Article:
That new weapon was the 13.5-inch/45 Mk V. This gun fired a 1,250-lb shell 23,800 yards. The muzzle velocity was 2,582 feet/second so it had a better barrel life and increased accuracy over the 12-inch/50 Mk XI. From any viewpoint the RN 13.5-inch/45 was an outstanding weapon. The new weapon had been tested for some time under the disguise of the 12-inch ‘A’ title, so as to conceal the jump in bore size. The Royal Navy just needed a platform on which to mount their new greater than ever gun. That platform would be the Orion class battleship of the 1909 program.
Four ships were laid down from November 1909 to April 1910 in the class: Orion on November 29, 1909, Monarch on April 1, 1910, Conqueror on April 5, 1910 and Thunderer on April 13, 1910. The design of the Orion class amounted to a complete break in offensive firepower from the preceding 12-inch designs. Not only did it mount ten 13.5-inch/45 Mk V guns, each of which fired a shell almost 50% heavier than the 12-inch Mk X or Mk XI, but also all five turrets were on centerline. All ten guns could fire a broadside, rather than have a turret masked by the obsolete wing arrangement. Wing turrets also posed a risk to the ship in that they were too close to the hull sides. The centerline arrangement provided for a greater level of protection for the trunks and magazines of the guns, at least in theory. The weight of the broadside of the Orion was almost twice that of Dreadnought, which was only four years old. Because of this huge jump in offensive capabilities, the class was instantly dubbed "Super-Dreadnoughts".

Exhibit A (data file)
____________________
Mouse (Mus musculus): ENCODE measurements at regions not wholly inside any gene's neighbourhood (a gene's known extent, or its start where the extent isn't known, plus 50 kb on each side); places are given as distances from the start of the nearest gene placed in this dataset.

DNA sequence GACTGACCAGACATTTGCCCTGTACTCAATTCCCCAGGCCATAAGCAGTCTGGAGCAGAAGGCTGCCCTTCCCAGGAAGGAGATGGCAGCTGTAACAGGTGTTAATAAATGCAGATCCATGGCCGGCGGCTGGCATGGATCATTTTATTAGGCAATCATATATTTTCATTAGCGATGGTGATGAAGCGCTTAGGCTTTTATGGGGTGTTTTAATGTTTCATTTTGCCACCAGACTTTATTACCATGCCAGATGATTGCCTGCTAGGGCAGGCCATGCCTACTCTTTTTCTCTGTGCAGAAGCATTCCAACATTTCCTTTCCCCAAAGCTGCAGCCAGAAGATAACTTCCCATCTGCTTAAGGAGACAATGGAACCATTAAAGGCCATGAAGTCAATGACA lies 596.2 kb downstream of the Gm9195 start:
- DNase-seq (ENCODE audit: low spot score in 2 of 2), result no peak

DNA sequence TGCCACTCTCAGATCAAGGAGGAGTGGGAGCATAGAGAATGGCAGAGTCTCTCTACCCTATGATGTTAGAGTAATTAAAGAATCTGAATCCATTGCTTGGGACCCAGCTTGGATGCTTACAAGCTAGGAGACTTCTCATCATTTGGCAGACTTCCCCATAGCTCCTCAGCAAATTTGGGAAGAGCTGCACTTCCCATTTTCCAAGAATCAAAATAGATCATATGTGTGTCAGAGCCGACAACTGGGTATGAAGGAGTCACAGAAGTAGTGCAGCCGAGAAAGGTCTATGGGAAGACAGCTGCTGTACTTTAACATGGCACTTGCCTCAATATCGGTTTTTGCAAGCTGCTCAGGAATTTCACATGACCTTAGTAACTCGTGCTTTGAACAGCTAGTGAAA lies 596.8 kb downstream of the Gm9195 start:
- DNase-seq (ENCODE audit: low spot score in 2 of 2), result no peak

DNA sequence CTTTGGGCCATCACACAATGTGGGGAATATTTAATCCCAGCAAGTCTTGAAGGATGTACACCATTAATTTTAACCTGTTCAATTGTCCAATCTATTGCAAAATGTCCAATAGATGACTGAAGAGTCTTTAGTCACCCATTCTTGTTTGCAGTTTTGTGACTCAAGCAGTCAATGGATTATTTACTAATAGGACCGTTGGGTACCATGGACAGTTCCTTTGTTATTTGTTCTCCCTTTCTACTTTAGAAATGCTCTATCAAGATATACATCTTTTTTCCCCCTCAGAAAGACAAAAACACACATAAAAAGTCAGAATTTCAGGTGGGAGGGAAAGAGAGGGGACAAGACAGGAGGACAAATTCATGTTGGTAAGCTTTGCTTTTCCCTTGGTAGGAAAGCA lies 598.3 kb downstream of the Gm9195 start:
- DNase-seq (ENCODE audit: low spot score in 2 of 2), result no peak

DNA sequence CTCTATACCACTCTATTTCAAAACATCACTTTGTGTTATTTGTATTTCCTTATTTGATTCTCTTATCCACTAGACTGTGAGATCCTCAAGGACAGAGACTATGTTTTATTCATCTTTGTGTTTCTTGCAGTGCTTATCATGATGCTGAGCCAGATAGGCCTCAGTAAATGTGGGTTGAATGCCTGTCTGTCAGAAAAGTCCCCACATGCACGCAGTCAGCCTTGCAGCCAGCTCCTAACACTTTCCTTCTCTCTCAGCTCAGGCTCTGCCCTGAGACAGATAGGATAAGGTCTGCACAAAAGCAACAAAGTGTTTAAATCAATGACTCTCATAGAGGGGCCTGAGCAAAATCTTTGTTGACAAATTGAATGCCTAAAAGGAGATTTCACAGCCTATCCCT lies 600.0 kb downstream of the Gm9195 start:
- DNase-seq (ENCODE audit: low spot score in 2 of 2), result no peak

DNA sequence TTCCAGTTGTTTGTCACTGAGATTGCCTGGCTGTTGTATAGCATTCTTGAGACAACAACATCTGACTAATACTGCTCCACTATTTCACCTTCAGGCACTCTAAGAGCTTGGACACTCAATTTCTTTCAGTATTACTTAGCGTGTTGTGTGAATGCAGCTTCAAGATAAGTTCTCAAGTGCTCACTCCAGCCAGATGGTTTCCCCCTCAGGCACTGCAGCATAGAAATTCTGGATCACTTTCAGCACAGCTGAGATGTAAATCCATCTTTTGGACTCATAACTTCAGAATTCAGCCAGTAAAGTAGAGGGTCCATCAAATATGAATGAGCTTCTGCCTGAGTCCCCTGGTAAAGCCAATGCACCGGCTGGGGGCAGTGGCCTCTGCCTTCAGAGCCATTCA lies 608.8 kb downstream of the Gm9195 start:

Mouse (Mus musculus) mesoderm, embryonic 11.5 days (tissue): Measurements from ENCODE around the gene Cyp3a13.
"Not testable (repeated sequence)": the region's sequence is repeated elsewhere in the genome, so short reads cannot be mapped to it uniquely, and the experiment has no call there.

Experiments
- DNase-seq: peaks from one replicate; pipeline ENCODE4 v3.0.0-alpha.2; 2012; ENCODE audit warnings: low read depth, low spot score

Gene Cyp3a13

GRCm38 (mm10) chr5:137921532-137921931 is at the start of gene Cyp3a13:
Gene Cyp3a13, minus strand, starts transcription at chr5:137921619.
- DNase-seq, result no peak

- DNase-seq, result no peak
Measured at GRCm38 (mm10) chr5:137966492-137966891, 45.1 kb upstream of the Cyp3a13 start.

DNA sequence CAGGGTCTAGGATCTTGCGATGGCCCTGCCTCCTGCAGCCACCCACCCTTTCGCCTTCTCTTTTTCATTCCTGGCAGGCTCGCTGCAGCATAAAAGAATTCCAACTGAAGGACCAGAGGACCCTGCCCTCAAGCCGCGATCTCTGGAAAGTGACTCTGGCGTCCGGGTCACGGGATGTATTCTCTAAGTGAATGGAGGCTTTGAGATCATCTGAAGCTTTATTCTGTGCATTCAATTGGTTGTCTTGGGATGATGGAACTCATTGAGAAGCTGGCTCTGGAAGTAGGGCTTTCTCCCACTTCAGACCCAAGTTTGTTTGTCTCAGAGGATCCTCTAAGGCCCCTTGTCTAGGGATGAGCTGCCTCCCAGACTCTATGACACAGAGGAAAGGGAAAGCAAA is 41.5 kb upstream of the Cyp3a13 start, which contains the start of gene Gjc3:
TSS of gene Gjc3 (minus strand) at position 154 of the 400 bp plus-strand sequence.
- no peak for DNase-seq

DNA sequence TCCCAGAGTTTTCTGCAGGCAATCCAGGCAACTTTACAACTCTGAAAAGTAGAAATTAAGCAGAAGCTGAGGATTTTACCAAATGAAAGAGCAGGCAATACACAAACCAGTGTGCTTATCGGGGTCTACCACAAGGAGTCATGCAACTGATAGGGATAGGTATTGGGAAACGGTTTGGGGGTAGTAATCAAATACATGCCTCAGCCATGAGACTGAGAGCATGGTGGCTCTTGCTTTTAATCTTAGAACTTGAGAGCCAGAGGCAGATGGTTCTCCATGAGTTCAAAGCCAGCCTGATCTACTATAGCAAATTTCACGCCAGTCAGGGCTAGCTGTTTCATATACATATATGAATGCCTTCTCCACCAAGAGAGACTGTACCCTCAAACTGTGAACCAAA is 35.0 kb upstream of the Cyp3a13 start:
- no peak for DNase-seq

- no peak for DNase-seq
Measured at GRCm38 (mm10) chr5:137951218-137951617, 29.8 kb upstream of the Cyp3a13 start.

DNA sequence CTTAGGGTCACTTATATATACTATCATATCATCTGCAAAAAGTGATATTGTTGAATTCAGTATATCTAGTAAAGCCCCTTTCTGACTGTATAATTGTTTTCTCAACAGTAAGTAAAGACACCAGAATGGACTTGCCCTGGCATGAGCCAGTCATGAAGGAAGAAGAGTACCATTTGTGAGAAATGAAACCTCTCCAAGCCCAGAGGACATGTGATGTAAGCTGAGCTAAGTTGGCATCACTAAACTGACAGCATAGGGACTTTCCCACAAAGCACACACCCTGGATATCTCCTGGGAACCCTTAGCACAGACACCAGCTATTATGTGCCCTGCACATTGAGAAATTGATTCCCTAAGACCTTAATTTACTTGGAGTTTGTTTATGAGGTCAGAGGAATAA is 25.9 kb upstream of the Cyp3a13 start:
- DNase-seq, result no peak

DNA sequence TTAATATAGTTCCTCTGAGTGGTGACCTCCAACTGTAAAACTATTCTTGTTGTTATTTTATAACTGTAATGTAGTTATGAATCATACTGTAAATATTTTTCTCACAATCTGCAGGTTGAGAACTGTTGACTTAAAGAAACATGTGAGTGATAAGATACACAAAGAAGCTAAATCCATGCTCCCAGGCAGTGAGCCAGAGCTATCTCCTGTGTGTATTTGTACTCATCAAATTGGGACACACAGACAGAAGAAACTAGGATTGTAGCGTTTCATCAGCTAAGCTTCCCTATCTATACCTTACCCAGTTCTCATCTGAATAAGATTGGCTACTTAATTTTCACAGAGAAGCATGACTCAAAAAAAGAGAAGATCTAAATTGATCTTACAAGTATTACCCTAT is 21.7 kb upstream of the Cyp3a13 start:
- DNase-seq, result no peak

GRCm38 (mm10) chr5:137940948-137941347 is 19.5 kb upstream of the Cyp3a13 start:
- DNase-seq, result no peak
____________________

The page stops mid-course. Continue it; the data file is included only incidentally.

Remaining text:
The Royal Navy also finally fully adopted the concept of superfiring turrets, in that B and X turrets were in superfiring positions. The RN had toyed with this arrangement in the Neptune and Colossus classes with X turret in a superfiring position above Y turret but these designs had still retained wing turrets in an echelon arrangement. Although the USN had adopted the centerline superfiring arrangement for all of their dreadnought battleship designs, it had taken some time for the RN to adopt this most sensible arrangement. However, part of the benefit of superfiring turrets was lost by the retention of sighting hoods at the forward edge of the turret. End on fire of the upper, superfiring turret was precluded because the blast of the guns would give the sighters of the lower turret concussions. It was a simple matter of moving the sighting hoods to the rear of the turret to prevent this.